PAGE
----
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20 Aug, 2014 10:06

Aussie MP brands Chinese ‘bastards,’ attracts Beijing’s wrath

Aussie MP brands Chinese ‘bastards,’ attracts Beijing’s wrath

Australian MP Clive Palmer referred to the Chinese people as “mongrels” who “shoot their own people.” One government-owned newspaper said the comments exposes Australia’s “unfriendly attitude toward China” and should be punished.

Palmer, a billionaire mining magnate with his own political party, the Palmer United Party (PUP), unleashed his barrage of undiplomatic comments during a live interview on the Australian Broadcasting Corporation’s Q&A program on Monday night.

“We’ve had three judgments in the Federal Court and the Supreme Court of Western Australia and an arbitration against these Chinese mongrels,” said Palmer, whose Mineralogy mining company is currently embroiled in a legal showdown with Chinese-owned Citic Pacific Mining.

Palmer loses latest round in legal stoush with Chinese giant CITIC - ABC Online: Sky News AustraliaPalmer lose... http://t.co/GUju0UW3NE

— news (@newest11news) August 20, 2014

The Aussie tycoon went on to say that the Chinese were “communist, they shoot their own people, they haven't got a justice system and they want to take over this country. And we're not going to let them.”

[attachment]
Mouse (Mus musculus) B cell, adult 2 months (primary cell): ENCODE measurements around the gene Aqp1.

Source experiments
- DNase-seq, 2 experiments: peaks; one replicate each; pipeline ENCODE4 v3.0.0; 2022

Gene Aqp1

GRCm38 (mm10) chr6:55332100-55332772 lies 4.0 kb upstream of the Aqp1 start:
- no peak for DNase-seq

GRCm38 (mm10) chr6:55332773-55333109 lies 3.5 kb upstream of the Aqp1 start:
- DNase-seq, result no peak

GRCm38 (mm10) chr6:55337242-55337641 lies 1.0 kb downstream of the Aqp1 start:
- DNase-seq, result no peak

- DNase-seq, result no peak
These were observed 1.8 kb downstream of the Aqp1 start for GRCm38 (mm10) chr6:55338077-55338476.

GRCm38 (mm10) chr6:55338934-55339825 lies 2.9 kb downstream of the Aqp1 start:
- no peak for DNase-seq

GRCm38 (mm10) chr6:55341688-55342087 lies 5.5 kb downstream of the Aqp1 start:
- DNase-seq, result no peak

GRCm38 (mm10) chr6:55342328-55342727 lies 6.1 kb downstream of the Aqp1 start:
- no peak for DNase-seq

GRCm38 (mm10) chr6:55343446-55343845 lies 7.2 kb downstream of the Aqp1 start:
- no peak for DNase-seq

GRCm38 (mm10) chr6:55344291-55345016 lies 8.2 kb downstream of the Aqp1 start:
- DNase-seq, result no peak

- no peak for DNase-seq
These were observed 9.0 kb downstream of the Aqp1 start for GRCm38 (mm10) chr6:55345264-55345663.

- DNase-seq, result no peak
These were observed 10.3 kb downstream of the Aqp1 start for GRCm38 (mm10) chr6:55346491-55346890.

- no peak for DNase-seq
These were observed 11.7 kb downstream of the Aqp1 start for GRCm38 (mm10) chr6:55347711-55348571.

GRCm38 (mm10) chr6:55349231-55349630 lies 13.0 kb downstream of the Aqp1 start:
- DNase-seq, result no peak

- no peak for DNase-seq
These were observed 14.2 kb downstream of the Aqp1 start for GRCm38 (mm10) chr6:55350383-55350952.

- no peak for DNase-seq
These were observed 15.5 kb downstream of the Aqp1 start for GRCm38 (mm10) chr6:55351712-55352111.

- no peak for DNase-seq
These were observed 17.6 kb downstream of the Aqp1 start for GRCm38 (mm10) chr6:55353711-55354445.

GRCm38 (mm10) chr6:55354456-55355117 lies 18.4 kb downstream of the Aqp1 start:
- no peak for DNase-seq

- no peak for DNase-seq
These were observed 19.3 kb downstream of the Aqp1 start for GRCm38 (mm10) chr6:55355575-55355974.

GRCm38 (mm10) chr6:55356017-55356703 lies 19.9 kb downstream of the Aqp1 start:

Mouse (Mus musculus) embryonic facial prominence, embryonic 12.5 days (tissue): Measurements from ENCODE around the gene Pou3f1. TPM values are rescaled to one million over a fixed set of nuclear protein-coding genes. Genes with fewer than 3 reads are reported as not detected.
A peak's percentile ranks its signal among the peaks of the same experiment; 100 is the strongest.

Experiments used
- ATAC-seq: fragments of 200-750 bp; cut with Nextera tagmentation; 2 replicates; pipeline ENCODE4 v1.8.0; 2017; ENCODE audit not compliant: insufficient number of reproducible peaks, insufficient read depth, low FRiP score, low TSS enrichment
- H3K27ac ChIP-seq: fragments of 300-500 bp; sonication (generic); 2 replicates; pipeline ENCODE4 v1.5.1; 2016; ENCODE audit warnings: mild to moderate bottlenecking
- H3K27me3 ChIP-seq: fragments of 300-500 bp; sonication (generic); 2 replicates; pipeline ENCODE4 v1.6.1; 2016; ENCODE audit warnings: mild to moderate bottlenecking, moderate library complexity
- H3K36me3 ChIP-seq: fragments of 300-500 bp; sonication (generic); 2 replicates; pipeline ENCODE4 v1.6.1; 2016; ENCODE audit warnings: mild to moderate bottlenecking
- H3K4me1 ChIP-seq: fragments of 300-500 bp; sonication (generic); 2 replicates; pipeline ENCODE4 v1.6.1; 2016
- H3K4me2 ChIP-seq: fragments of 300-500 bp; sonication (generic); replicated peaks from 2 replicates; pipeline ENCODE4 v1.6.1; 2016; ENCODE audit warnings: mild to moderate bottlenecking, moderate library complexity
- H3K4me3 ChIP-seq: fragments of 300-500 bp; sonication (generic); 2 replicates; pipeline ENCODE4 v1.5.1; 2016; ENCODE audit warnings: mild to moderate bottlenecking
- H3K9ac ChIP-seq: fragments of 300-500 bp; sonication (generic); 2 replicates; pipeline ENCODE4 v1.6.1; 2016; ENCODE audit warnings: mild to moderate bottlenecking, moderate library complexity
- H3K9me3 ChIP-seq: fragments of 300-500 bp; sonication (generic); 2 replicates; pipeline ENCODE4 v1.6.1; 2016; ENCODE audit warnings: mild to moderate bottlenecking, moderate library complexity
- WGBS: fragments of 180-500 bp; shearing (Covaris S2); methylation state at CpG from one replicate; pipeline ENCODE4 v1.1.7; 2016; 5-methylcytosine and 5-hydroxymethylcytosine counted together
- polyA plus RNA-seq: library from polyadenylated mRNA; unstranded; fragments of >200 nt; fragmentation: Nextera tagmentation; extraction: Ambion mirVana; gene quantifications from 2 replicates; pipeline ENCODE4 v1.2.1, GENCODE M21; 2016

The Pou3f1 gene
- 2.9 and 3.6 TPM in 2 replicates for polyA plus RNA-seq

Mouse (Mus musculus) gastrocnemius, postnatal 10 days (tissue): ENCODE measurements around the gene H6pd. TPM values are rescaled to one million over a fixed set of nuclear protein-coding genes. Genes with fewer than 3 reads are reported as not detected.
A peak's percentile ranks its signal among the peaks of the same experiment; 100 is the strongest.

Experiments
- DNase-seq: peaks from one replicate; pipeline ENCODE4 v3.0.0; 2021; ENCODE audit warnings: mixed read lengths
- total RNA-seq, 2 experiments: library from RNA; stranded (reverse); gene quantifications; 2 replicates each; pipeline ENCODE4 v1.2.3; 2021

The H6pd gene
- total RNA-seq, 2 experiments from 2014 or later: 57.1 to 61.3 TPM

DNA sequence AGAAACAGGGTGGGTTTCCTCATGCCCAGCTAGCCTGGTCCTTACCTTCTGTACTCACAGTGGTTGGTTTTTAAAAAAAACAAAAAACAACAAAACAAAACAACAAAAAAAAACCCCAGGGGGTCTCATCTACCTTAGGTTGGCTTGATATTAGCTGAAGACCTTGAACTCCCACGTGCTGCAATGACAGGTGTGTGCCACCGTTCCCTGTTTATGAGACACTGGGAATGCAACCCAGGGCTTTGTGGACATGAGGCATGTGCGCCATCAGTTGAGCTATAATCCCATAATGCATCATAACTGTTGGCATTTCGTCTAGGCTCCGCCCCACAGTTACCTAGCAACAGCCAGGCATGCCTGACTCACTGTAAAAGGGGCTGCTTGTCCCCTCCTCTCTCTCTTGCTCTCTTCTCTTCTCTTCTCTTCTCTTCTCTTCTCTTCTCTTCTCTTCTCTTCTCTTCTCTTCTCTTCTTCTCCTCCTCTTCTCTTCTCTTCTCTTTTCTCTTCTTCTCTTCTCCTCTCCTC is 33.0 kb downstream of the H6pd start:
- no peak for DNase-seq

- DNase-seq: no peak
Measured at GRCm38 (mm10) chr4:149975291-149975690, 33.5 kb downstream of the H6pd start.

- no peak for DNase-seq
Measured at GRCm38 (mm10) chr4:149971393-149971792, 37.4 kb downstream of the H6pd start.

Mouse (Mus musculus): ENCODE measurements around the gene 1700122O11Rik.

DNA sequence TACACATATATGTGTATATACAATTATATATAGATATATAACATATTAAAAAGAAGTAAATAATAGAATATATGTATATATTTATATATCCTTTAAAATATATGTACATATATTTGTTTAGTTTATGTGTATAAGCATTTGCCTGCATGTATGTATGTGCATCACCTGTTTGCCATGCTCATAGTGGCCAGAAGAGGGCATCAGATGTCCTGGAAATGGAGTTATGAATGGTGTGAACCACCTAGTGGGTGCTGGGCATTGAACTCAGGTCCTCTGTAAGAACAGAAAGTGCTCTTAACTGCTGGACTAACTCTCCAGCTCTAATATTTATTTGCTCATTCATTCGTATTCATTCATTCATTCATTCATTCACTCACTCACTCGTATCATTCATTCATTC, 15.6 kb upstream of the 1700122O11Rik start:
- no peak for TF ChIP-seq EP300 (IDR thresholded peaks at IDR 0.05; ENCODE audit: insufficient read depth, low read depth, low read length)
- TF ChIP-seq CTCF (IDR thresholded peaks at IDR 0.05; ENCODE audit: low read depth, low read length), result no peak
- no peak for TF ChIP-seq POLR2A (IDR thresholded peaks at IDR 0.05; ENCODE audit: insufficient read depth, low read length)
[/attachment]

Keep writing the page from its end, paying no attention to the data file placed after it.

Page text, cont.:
He added that the Chinese government members were “bastards.”

China’s state-owned Global Times newspaper jumped into the fray with an editorial that demanded that not only Palmer be punished, but the Australian government as well.

"China cannot let him off, or show petty kindness just because the Australian government has condemned him," the paper said in its Chinese and English editions.

"China must let those prancing provocateurs know how much of a price they pay when they deliberately rile us," it added.

The paper also advised placing sanctions on Palmer’s Chinese companies and banning him and his executives from entering the country.

The Chinese embassy in Australia called the comments “absurd and irresponsible” and issued a clarification on the relationship between the countries.

“We believe that a sound China-Australian relationship serves the fundamental interests of both countries. It is and always will be supported by the two peoples,” it said, the Guardian reported.

Australian officials were quick to respond to Palmer’s remarks.

Australia’s Foreign Minister Julie Bishop called the comments “offensive, unnecessary and unacceptable for a member of parliament to make.” Palmer should have refrained from displaying business “bitterness” in public, she added.

Bishop said she would contact the Chinese embassy to emphasize that the Australian government does not share Palmer's "abusive" views.

Meanwhile, Palmer has attempted to explain his remarks, saying he has been a "major supporter of the Chinese" over the years, before launching into yet another lecture that will certainly not ingratiate him to Chinese officials.

My #qanda comments not intended to refer to Chinese people but to Chinese company which is taking Australian resources & not paying #auspol

— Clive Palmer (@CliveFPalmer) August 18, 2014

"What is unacceptable is a Chinese state-owned enterprise that abuses the legal system for commercial gain in a global strategic effort to control resources," Palmer said.

Bilateral annual trade between China and Australia is nearly $150 billion, amounting to more than 20 percent of Australia's overall trade.